CCAGW Urges Opposition to H.R. 3, The Lower Cost Drugs Now Act of 2019 | Council For Citizens Against Government Waste

CCAGW Urges Opposition to H.R. 3, The Lower Cost Drugs Now Act of 2019

Letters to Officials

December 9, 2019

House of Representatives
Washington, D.C. 20515

Dear Representative,

You are scheduled to soon vote on H.R. 3, “The Lower Cost Drugs Now Act of 2019,” Speaker Nancy Pelosi’s (D-Calif.) price-control drug bill. This legislation, if it should ever become law, would exert an unprecedented amount of government authority over America’s robust and innovative biopharmaceutical industry. A December 3, 2019 Council of Economic Advisers’(CEA) assessment found that H.R. 3 could cause as many as 100 fewer drugs entering the U.S. market, or one-third of the total number expected in the next decade. On behalf of the more than 1 million members and supporters of the Council for Citizens Against Government Waste (CCAGW), I urge you to vote against H.R. 3.

The legislation states that during a “voluntary negotiation period,” the secretary of Health and Human Services would enter into agreements with drug companies over the price of a drug.  Up to 250 drugs that lack competition and have the greatest cost to Medicare, as well as the commercial market, would be identified as targets. The secretary would be required to negotiate the price of at least 35 drugs annually.

The maximum price that could be “negotiated” would be no higher than 120 percent of the average international market price of a drug found in six countries. These six countries have used price controls for drugs and as a result have severely damaged their biopharmaceutical research. If a company should refuse to accept the government’s maximum fair price, it would be hit with up to a 95 percent excise tax on the previous year’s annual gross sales of the drug in question. 

This is not negotiation, it is extortion.

The legislation’s use of price controls, including inflationary taxes, might lower drug prices in the short run, but in the long run would destroy American biopharmaceutical innovation and create shortages, as noted by the CEA. Few investors, including retirement account managers, would invest in biopharmaceutical companies knowing the heavy hand of government was in control. Investment dollars would go elsewhere, and it would not be long before the U.S. biopharmaceutical industry would be a shadow of itself.

Some members of Congress have called for some of the drug cost “savings” to be turned over to the National Institutes of Health (NIH), which focuses on basic research, not applied research. But there would be no savings once private investment dries up. In 2017, the U.S. pharmaceutical industry invested $97 billion in research and development, while NIH’s budget in that year was $32.6 billion. The additional $64 billion in research and development will simply disappear.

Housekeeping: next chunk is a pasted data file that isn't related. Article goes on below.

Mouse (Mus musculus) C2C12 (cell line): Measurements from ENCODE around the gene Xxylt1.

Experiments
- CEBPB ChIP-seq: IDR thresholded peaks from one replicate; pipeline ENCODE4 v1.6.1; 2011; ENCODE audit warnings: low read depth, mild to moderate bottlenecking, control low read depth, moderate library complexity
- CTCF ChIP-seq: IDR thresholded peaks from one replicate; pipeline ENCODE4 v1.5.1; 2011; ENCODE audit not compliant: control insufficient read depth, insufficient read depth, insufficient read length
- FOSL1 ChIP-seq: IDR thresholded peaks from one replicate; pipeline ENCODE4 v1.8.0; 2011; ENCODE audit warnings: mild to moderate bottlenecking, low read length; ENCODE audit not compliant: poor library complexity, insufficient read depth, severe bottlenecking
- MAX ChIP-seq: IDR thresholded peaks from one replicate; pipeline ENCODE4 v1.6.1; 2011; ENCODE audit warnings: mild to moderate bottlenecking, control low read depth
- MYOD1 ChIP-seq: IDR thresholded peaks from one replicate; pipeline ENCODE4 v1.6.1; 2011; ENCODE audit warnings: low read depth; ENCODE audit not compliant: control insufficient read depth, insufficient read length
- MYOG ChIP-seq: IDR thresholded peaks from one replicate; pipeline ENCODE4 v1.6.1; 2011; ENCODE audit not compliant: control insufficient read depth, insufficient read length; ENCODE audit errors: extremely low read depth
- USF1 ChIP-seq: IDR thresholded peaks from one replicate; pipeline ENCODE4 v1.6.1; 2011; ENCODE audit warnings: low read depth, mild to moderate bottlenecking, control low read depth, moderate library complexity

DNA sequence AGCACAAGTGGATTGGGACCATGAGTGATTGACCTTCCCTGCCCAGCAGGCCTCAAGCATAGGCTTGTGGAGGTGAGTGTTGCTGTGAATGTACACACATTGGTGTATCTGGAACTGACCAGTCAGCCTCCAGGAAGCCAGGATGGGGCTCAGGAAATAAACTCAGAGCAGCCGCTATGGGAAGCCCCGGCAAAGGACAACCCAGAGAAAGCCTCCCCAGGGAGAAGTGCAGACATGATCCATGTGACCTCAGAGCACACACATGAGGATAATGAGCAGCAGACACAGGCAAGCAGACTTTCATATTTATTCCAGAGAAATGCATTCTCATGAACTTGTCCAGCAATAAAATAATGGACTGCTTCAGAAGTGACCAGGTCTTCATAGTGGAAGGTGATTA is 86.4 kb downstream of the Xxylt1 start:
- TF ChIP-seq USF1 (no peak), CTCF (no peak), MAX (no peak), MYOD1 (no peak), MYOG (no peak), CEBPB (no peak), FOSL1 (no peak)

Price controls never work. President Nixon’s Wage and Price Controls were implemented in the 1970s to contain inflationary pressures and caused shortages for food and other common goods. They also distorted and disrupted gasoline supplies and were particularly harmful to domestic producers, leading to long lines at gas stations.

The U.S. already uses price controls in government-run programs, including Medicaid rebates; Medicare Part B; the 340B drug discount program; statutory pricing in the VA; and the mandatory 70 percent discount in Medicare Part D’s coverage gap. These price controls have distorted the pharmaceutical market.

Everyone agrees that some drug prices are high, but the best way to solve that problem is more competition. Congress should be focused on making sure the Food and Drug Administration (FDA) is implementing the policies found in the 21st Century Cures Act that allows the agency to use modern methods, like biomarkers; new approaches to designing clinical trials; up-to-date technologies; and the perspective of patients to speed up clinical trials and drug review. The FDA needs to accelerate generic drug approvals and utilize prescription drug user fees wisely and efficiently. The United States-Mexico-Canada Agreement, which lays the groundwork for other, better trade deals to protect U.S. biopharmaceutical intellectual property, must be signed into law. Future trade deals must make other countries contribute to, not free-ride on, the research paid for by American consumers and taxpayers.

America currently leads the world in biopharmaceutical research. This should be celebrated, not condemned. Enactment of H.R. 3 would not only fail to lower drug costs, it would smother the creation of innovative medicines that are tackling serious diseases like Alzheimer’s, Parkinson’s, cancer, and other chronic conditions.

H.R. 3 represents the worst of what government can do to a thriving industry that saves lives and it must be stopped from becoming law.

All votes on H.R. 3 will be among those considered for CCAGW's 2019 Congressional Ratings.


Tom Schatz
President, CCAGW

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